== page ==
The Massachusetts closing attorney is responsible for verifying the correct amount of real estate taxes assessed against the property, collecting sufficient amounts to pay for any outstanding and/or upcoming tax bills, and to adjust between buyer and seller any payments already made by the seller. The way in which Massachusetts real estate tax bills are due and payable, however, often creates confusion for parties at the closing.

For most Massachusetts cities and towns, real estate tax bills are mailed and taxes are collected on a quarterly basis. The fiscal year for property tax is July 1 to June 30. The schedule of mailings, due dates, and the three months each payment covers is outlined on the following chart:

Quarter    Mailed By  Due Date    Payment is For
1st June 30 Aug 1 July, Aug. Sept.
2d Sept. 30 Nov. 1 Oct., Nov, Dec.
3rd Dec. 31 Feb. 1 Jan, Feb., March
4th March 31 May 1 April, May, June

 

 

 

 

The confusion is caused because most folks are not aware that the tax bill which is due on Aug. 1 covers taxes due for the preceding month of July and the following month of September.

So, if you are closing on March 1 and the seller has already paid the tax bill due on Feb. 1, the buyer will be responsible for an adjustment due the seller for the 31 days of March.

Now, here’s the kicker. As part of the mortgage escrow account requirement, explained below, the lender will most likely require the borrower to pay the real estate taxes due May 1 in advance, thereby requiring the borrower to bring a lot more to closing than he or she was expecting. The lender wants to ensure that all real estate taxes are paid in advance so no tax lien gets filed on the property. This is very common, but not often explained by the loan officer ahead of time, thereby falling on the closing attorney to break the “bad news.”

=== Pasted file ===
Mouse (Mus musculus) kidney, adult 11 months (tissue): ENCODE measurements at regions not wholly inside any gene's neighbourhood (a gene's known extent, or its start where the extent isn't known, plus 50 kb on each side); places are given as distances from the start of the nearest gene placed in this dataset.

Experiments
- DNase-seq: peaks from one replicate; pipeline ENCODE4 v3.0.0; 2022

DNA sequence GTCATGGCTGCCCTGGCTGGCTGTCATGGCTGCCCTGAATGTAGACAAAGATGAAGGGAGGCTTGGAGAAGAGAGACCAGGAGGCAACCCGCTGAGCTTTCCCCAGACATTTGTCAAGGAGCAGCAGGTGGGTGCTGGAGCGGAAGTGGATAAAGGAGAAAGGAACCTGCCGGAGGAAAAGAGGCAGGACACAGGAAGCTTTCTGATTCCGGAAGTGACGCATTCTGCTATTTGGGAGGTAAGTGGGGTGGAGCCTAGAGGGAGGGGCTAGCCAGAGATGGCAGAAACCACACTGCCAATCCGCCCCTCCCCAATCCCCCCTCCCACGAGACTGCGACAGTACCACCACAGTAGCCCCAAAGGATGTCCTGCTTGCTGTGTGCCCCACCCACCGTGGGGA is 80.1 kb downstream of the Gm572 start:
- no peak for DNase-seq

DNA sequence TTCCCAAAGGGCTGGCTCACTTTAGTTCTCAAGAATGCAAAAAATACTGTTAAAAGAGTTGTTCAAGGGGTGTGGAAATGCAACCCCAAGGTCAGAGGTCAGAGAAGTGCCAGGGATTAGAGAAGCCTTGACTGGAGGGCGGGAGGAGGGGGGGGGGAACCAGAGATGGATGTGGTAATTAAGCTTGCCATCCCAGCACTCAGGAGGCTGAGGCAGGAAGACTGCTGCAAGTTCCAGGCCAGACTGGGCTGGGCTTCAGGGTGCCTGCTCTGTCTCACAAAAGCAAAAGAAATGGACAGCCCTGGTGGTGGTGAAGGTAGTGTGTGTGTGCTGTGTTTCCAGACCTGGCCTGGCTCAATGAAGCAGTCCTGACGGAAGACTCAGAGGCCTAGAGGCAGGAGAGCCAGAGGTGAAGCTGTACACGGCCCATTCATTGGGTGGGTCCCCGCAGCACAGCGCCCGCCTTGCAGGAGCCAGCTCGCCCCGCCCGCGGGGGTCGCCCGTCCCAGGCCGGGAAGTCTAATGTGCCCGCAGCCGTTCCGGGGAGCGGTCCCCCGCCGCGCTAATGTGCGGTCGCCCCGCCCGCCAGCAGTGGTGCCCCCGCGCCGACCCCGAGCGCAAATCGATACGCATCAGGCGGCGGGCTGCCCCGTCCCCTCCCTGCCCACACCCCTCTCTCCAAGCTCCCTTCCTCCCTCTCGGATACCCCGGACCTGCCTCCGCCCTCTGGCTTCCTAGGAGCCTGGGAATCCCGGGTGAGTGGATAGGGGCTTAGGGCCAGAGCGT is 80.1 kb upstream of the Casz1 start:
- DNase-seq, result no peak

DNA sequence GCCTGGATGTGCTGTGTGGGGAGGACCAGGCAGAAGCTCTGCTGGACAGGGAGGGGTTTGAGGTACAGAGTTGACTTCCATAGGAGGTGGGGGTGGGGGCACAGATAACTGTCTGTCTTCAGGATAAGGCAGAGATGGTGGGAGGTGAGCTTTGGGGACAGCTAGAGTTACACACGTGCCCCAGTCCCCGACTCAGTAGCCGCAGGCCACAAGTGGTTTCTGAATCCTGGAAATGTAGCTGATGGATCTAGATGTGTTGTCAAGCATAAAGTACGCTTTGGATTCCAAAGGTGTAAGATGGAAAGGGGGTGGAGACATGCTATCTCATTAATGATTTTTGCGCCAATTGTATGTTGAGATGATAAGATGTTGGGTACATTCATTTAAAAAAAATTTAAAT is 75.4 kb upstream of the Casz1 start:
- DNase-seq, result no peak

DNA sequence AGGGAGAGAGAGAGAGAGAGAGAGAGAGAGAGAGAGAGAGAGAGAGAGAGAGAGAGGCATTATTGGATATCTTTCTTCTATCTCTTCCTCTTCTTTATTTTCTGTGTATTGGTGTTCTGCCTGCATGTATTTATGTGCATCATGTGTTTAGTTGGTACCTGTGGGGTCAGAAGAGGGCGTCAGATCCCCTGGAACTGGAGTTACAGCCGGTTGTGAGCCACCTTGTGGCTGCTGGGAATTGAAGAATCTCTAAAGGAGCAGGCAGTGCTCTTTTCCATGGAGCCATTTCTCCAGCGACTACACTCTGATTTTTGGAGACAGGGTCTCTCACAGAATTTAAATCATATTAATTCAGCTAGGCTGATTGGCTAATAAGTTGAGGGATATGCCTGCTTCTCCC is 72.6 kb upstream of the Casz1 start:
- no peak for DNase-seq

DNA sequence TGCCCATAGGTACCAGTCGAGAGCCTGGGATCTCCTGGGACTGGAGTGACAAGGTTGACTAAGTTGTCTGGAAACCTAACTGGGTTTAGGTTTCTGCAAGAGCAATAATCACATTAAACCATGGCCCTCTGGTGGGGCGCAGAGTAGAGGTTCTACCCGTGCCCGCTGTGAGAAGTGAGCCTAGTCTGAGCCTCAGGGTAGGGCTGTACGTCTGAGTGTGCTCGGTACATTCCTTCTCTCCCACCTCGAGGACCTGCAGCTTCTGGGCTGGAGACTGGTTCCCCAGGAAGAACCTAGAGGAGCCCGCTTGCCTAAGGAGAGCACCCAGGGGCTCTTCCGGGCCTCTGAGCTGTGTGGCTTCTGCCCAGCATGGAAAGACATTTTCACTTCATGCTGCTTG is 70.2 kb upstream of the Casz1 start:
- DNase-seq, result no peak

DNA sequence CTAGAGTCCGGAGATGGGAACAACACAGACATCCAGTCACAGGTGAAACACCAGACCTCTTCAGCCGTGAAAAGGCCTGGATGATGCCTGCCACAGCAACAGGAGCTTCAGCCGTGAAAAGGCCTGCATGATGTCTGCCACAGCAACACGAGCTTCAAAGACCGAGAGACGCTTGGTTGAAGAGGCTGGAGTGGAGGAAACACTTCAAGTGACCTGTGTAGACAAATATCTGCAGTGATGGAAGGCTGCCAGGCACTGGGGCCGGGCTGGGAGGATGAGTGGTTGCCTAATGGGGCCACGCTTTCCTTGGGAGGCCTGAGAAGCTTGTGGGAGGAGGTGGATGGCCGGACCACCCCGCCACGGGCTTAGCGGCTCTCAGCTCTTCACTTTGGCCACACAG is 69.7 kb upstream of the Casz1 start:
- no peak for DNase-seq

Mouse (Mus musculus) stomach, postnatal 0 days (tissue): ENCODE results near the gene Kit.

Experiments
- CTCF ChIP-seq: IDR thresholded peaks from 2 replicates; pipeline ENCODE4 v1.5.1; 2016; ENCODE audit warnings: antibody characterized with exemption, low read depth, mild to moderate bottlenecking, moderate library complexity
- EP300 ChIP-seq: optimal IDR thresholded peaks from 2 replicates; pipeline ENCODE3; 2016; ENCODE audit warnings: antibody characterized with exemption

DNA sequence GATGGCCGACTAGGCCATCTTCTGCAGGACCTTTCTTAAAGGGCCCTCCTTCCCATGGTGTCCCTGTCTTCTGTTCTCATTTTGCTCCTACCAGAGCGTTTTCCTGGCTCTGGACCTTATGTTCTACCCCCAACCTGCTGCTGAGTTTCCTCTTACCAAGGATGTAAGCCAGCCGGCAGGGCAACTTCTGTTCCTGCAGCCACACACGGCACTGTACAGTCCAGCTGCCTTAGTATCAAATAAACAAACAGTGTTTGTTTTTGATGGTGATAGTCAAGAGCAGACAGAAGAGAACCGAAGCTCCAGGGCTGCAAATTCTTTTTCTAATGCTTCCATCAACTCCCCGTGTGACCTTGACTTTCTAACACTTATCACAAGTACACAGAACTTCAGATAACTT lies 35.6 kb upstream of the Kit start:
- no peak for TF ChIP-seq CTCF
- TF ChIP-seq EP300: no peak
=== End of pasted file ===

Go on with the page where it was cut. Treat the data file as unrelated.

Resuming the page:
Mortgage Escrows

All lenders are now requiring that borrowers establish an escrow account for the payment of real estate taxes, homeowner’s insurance, and mortgage insurance (if lower than 20% down payment). The escrow account is like an insurance policy to ensure that real estate taxes, insurance and PMI is paid by the homeowner. The escrow account will typically be funded with up to 3-4 months of payments in advance, paid at closing. Some lenders will allow for a waiver of the escrow account, but often with an increase in the interest rate.

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Richard D. Vetstein, Esq. is an experienced Massachusetts real estate attorney. They can be reached by email at info@vetsteinlawgroup.com or 508-620-5352.

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January in the real estate industry is typically the time for the new year market outlook. For this coming year many of us have seen the template on the macro-economic data which most impacts the real estate industry: 8.5 % unemployment in the latest report, 30 year mortgage rates at record lows at or below 4.0%, and 15 year mortgage rates at or below 3.25%.